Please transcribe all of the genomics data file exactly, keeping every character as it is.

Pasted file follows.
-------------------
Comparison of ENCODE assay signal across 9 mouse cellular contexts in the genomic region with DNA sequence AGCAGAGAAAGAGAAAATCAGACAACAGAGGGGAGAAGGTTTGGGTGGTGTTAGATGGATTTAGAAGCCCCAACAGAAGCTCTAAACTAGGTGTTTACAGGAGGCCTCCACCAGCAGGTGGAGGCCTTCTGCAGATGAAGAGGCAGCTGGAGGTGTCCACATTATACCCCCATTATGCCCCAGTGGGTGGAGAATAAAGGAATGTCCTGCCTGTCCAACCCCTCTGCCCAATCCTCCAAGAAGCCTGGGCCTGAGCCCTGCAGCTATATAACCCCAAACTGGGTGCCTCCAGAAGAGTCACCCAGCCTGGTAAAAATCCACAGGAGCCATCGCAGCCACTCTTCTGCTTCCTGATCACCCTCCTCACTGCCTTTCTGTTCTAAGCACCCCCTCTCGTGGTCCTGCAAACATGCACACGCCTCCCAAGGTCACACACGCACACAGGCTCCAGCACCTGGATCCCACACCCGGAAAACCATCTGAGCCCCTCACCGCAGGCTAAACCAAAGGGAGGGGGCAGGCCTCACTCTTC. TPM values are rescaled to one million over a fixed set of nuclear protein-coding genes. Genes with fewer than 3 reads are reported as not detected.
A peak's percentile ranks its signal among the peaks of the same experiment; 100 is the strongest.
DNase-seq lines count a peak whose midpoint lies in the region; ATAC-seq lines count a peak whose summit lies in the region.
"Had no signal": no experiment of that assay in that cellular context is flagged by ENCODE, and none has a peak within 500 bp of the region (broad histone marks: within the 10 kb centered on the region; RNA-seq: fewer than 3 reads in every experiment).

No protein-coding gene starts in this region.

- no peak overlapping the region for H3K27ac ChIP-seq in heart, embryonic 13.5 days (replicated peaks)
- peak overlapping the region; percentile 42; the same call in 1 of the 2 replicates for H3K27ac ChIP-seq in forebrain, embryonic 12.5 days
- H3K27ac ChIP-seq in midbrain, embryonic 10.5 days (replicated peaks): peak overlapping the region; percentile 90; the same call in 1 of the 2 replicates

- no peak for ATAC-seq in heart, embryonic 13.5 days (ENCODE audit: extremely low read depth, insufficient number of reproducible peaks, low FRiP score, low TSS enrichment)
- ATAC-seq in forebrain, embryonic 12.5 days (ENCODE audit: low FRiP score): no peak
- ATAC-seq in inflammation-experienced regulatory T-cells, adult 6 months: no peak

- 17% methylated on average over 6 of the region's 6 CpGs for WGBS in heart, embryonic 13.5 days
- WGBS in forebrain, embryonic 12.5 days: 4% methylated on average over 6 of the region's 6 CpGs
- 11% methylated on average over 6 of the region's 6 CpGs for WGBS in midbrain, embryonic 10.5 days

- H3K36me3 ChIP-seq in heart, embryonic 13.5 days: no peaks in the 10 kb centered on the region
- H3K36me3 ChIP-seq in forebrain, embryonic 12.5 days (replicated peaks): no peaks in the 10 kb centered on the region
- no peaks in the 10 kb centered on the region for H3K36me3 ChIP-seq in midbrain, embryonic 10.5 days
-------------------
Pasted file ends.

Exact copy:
Comparison of ENCODE assay signal across 9 mouse cellular contexts in the genomic region with DNA sequence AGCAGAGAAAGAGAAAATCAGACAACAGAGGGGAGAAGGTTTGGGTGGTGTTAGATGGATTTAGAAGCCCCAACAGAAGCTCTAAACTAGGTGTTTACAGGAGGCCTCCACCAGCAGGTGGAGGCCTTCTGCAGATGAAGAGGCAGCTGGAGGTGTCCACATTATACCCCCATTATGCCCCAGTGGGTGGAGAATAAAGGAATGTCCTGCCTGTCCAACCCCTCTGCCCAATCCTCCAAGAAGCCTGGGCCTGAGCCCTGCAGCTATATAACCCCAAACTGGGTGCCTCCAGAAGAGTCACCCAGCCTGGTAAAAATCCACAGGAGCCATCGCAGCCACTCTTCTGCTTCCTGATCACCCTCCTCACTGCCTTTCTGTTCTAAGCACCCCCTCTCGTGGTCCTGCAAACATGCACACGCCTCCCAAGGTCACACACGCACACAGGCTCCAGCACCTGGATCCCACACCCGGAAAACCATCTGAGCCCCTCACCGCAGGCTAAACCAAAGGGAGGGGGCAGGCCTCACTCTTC. TPM values are rescaled to one million over a fixed set of nuclear protein-coding genes. Genes with fewer than 3 reads are reported as not detected.
A peak's percentile ranks its signal among the peaks of the same experiment; 100 is the strongest.
DNase-seq lines count a peak whose midpoint lies in the region; ATAC-seq lines count a peak whose summit lies in the region.
"Had no signal": no experiment of that assay in that cellular context is flagged by ENCODE, and none has a peak within 500 bp of the region (broad histone marks: within the 10 kb centered on the region; RNA-seq: fewer than 3 reads in every experiment).

No protein-coding gene starts in this region.

- no peak overlapping the region for H3K27ac ChIP-seq in heart, embryonic 13.5 days (replicated peaks)
- peak overlapping the region; percentile 42; the same call in 1 of the 2 replicates for H3K27ac ChIP-seq in forebrain, embryonic 12.5 days
- H3K27ac ChIP-seq in midbrain, embryonic 10.5 days (replicated peaks): peak overlapping the region; percentile 90; the same call in 1 of the 2 replicates

- no peak for ATAC-seq in heart, embryonic 13.5 days (ENCODE audit: extremely low read depth, insufficient number of reproducible peaks, low FRiP score, low TSS enrichment)
- ATAC-seq in forebrain, embryonic 12.5 days (ENCODE audit: low FRiP score): no peak
- ATAC-seq in inflammation-experienced regulatory T-cells, adult 6 months: no peak

- 17% methylated on average over 6 of the region's 6 CpGs for WGBS in heart, embryonic 13.5 days
- WGBS in forebrain, embryonic 12.5 days: 4% methylated on average over 6 of the region's 6 CpGs
- 11% methylated on average over 6 of the region's 6 CpGs for WGBS in midbrain, embryonic 10.5 days

- H3K36me3 ChIP-seq in heart, embryonic 13.5 days: no peaks in the 10 kb centered on the region
- H3K36me3 ChIP-seq in forebrain, embryonic 12.5 days (replicated peaks): no peaks in the 10 kb centered on the region
- no peaks in the 10 kb centered on the region for H3K36me3 ChIP-seq in midbrain, embryonic 10.5 days